Red and Green Macaw The Red-and-Green Macaw (Ara chloropterus), is a large, mostly-red macaw of the genus Ara. This is the largest of the genus Ara, widespread in the forests and woodlands of northern and central South America. However, in common with other macaws, in recent years there has been a marked decline in its […]
The leaves are gradually changing colour, lighting up the early Autumn landscape with splashes and swaths of glorious orange, gold, yellow, red, burgundy, crimson, brown and maroon splendour. In a week or so, the forests, roadsides and countryside will be at their peak, on fire with intense colour. Mother Nature’s fashion show: my favourite time of year is here again. I am grateful for the opportunity to enjoy another Autumn in central Ontario.
Around every corner is yet another inspirational scene.
Yellow daisy-like flowers spring up every Fall along this section of our backroad. I couldn’t resist taking a video of them as they were gently swaying in the early afternoon autumn breeze.
They are bewitching in the sunlight, so bright and cheery. Maybe the flowers are nature’s way of reminding those who pass by to slow down and enjoy them for a moment for winter is on it’s way soon.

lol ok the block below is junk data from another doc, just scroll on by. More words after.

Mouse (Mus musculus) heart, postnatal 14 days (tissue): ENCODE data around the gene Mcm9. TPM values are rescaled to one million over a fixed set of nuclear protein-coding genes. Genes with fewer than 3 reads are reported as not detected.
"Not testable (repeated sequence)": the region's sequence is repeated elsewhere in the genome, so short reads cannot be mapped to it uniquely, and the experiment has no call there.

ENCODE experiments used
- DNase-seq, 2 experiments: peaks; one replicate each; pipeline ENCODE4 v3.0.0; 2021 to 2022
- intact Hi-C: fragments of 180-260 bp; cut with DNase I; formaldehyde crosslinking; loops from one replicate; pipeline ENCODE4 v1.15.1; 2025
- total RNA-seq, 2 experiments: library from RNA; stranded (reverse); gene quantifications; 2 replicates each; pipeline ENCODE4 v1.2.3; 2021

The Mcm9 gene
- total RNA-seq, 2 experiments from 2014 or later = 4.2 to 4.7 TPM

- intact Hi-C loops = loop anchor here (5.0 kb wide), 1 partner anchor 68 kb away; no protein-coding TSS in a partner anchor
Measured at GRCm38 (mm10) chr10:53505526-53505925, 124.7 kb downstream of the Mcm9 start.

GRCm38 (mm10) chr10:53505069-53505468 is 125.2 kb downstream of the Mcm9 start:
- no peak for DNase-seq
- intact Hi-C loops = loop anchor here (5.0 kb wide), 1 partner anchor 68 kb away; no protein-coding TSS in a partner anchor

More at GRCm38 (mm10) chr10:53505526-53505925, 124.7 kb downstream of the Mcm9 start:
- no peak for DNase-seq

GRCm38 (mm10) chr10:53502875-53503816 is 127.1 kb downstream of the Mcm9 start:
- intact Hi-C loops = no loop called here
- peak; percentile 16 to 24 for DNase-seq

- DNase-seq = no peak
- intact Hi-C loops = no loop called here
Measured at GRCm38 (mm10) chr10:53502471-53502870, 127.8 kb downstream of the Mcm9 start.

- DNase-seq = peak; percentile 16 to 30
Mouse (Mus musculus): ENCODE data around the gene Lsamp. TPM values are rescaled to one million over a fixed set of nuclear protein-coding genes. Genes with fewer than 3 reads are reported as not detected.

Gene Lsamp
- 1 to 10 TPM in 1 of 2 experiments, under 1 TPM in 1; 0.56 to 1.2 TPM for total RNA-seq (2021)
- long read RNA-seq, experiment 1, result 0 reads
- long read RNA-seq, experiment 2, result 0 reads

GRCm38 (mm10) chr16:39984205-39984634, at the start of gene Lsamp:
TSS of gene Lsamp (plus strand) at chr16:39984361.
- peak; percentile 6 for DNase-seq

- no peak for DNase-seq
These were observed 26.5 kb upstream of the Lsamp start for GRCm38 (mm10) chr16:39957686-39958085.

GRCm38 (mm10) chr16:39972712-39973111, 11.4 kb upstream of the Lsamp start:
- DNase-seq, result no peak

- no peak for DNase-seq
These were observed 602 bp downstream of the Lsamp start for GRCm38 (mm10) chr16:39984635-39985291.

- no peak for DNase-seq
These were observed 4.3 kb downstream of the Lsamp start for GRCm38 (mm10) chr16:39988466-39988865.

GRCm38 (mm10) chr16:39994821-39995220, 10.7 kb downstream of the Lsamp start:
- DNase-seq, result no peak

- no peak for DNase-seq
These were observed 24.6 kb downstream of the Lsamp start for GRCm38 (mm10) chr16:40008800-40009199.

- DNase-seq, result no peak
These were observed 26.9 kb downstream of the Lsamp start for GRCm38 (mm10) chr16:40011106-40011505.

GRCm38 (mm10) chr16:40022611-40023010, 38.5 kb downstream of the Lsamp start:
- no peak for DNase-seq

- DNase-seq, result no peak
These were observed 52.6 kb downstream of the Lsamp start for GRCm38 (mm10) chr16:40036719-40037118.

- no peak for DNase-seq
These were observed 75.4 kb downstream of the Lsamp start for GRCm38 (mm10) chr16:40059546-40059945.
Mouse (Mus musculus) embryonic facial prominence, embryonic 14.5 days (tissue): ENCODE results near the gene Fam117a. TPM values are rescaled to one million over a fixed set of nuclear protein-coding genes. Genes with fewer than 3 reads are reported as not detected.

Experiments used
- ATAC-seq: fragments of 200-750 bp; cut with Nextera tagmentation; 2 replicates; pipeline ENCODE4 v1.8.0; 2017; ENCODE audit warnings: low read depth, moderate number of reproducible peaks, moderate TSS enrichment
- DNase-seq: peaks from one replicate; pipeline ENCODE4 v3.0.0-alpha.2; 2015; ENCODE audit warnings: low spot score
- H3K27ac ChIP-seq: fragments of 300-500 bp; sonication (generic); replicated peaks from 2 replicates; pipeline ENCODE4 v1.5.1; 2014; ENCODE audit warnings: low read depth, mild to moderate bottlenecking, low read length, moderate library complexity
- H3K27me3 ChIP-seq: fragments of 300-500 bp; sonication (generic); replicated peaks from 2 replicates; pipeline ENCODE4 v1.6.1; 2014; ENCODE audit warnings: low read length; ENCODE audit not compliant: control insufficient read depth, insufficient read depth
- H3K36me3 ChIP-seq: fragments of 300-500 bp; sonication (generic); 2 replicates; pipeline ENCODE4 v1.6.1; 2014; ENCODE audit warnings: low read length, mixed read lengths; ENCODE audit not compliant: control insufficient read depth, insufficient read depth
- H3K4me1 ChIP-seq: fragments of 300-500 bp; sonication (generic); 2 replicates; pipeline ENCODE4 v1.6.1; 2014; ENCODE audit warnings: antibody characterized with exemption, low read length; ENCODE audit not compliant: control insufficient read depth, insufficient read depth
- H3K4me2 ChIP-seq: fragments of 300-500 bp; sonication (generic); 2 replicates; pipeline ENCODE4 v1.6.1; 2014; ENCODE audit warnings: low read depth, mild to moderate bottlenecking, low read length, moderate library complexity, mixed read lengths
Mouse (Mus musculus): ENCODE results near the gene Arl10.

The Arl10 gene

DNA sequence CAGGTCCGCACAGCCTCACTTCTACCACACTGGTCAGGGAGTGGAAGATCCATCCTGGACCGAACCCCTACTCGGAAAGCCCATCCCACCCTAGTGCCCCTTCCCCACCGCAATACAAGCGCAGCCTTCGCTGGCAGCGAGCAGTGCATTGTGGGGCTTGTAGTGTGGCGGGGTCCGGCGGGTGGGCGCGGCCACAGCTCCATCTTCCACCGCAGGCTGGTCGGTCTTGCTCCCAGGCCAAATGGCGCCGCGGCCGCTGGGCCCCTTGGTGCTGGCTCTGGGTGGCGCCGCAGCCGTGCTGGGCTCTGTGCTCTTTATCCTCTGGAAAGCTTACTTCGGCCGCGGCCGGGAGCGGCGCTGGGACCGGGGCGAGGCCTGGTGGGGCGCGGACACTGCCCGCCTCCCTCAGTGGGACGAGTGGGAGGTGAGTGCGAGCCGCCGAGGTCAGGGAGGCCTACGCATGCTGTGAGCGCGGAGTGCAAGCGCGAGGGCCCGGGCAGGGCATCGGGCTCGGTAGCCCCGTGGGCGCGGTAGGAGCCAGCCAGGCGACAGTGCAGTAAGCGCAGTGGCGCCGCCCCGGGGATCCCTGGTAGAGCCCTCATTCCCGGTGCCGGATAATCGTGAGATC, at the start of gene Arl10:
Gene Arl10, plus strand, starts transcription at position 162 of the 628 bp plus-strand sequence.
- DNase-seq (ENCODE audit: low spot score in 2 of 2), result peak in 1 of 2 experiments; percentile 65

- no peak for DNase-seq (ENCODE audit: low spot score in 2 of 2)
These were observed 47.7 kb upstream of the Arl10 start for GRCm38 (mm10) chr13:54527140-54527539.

Marshland, grasses and ground cover is equally stunning this time of year.
Soon winter will be here and the landscape will be blanketed in snow. But, I’ll be content to revive these memories of this Fall’s colour show.
Such reflection will see me through the cold winter, through the new, bright greens of spring and, God willing, eventually to the enjoyment of the splendour of another Autumn.
I haven’t seen many butterflies thus far this year, so a few days ago I was excited to be treated to a wonderful scene on my garden coneflower. This beauty alighted and fed for a long time, but she wasn’t alone as another little flying beauty was also admiring the echinacea.
The monarch and the bee had a bit of an aerial scuffle, but soon the bee moved onto some other tasty wildflowers and the butterfly was left to alight and feed for an extended period of time.
If you stop, look and feel nature for even just a short amount of time, you’ll experience a little, glorious heavenly shudder in your very soul.
I picked my way through the soupy jungle air, flinching at the tinnitus whine of mosquitos. A guide from the Salt Creek indigenous community squelched a couple of steps ahead of me. We had just spent time watching the murderous eyes of a Caiman glide across the surface of a forest lake. The guide turned […]